A “still life,” whether a painting, photograph or a multimedia creation, brings to mind an assembly of flowers, bowls, bottles, and other objects, natural or man-made, arranged on some type of table surface. What constitutes a “still life” is broad and flexible with no defined rules. We think we will know it when we see it, to paraphrase an expression. With that in mind, a more serious still life work goes beyond a random assemblage of objects. It is a directed purposeful creation that conveys messages through a selection of objects imbued with symbolism from custom or religious association. Looking at the still life photography of Claire Rosen, Yelena Strokin, Robert Langham III, and Julia McLaurin in the exhibition “Fabled Flora,” we examine four different approaches to this art genre that literally span centuries of creative effort.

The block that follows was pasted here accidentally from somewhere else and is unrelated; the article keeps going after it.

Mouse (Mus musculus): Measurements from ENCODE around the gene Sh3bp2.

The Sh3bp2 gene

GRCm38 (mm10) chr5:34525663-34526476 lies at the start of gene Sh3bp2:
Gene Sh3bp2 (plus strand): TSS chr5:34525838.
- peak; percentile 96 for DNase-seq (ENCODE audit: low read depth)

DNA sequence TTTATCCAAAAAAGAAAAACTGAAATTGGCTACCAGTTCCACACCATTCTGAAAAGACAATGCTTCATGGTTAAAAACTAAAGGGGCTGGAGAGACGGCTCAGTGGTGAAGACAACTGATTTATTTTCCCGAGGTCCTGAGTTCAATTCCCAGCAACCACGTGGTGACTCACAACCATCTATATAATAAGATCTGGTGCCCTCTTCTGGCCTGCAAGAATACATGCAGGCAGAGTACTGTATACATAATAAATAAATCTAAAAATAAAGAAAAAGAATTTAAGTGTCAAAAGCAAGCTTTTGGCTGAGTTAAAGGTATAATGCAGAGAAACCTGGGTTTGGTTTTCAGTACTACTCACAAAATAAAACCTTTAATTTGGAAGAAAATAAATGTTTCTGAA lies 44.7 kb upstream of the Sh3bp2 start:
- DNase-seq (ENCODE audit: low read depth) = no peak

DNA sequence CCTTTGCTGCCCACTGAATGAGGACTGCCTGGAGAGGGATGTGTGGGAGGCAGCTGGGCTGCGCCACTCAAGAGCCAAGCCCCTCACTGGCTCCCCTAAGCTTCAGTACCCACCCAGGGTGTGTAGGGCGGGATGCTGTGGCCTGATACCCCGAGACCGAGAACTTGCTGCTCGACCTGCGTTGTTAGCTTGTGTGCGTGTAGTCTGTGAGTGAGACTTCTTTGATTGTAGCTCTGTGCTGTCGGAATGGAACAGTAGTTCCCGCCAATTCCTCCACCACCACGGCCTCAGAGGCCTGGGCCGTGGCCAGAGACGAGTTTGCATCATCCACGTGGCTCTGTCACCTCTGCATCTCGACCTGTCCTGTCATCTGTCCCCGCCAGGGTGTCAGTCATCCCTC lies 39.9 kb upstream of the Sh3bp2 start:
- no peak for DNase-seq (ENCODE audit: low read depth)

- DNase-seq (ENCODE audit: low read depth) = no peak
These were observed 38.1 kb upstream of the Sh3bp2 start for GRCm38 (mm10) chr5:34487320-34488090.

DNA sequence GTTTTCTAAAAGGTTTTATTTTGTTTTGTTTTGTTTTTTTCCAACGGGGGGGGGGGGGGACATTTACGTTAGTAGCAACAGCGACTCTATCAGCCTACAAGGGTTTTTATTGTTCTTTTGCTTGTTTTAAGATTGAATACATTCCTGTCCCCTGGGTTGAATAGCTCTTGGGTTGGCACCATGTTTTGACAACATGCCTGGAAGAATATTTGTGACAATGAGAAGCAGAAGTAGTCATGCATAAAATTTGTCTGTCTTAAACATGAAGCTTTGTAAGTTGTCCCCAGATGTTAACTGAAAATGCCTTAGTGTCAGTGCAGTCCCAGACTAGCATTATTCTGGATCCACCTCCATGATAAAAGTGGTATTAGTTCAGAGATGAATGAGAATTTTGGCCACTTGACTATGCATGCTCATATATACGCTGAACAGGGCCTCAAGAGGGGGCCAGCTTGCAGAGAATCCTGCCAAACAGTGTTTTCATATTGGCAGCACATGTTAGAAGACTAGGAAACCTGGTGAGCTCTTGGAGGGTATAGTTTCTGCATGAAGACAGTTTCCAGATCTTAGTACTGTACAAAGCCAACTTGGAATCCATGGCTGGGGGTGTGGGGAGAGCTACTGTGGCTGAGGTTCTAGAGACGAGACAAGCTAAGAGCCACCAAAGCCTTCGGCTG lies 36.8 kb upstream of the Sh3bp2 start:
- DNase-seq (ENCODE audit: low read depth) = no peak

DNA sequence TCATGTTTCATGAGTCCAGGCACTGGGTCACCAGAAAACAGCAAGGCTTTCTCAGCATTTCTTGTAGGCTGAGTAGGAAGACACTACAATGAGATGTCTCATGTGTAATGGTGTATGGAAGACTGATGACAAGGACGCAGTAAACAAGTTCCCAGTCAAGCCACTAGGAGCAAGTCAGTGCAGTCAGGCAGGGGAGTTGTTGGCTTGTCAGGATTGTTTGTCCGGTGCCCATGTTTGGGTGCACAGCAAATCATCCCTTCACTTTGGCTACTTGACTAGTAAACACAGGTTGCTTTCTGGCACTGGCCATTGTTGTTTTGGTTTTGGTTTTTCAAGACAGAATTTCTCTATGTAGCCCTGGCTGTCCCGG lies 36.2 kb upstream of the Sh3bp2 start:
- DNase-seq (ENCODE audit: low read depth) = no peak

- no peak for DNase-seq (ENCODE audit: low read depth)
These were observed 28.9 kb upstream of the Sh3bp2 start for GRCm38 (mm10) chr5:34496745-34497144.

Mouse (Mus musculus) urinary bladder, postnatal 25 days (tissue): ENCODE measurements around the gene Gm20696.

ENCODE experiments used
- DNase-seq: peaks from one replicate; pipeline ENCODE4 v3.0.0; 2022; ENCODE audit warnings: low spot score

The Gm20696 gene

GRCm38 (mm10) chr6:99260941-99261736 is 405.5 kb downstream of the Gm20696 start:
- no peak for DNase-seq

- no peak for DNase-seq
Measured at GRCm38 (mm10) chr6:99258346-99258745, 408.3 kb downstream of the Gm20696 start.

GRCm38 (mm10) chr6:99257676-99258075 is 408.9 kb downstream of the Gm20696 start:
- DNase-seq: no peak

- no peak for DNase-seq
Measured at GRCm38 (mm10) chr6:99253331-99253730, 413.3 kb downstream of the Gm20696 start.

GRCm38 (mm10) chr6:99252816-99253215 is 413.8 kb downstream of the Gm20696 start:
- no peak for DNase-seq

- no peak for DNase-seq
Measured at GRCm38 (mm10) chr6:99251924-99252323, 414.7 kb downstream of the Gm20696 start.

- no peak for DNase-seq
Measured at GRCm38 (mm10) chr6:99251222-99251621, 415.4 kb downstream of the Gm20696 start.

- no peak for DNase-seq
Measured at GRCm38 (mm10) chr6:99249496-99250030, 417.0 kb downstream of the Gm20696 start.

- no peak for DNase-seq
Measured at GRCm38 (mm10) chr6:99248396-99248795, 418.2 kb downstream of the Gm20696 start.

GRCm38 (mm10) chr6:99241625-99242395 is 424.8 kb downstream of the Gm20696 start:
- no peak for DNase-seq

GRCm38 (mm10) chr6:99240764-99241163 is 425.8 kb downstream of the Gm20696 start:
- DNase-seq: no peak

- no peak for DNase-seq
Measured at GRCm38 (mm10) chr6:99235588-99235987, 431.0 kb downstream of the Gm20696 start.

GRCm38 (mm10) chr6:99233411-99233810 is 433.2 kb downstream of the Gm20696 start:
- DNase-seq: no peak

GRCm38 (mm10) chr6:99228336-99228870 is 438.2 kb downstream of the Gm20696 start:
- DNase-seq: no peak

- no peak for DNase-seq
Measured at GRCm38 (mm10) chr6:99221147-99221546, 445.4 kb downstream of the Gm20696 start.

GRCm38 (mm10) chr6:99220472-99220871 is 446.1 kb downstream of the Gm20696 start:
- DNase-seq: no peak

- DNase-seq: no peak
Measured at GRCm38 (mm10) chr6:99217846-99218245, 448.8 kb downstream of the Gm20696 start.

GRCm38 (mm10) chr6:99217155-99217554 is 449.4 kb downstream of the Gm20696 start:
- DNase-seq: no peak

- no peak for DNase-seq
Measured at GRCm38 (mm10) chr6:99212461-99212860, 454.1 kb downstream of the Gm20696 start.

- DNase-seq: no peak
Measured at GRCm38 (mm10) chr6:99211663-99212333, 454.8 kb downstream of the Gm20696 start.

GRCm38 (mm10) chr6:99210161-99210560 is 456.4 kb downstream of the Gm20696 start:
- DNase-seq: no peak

“The Good Dishes” by JP Terlizzi is photography-based artwork with a foundation in family tradition, history and culture. He broadens a classic still-life genre into a series of images that celebrate life and memory. “The Good Dishes integrates memory, legacy, and metaphor with my response to loss. As I witness an early generation of family members pass, my cousins and I were each tasked with the emotional challenge of cleaning out the family home. Sorting through the heirlooms, we would determine which items to toss, sell, or preserve. Without fail, when it came to the family’s fine china, that item was always given to the person that most cherished its memory and sentimental value.”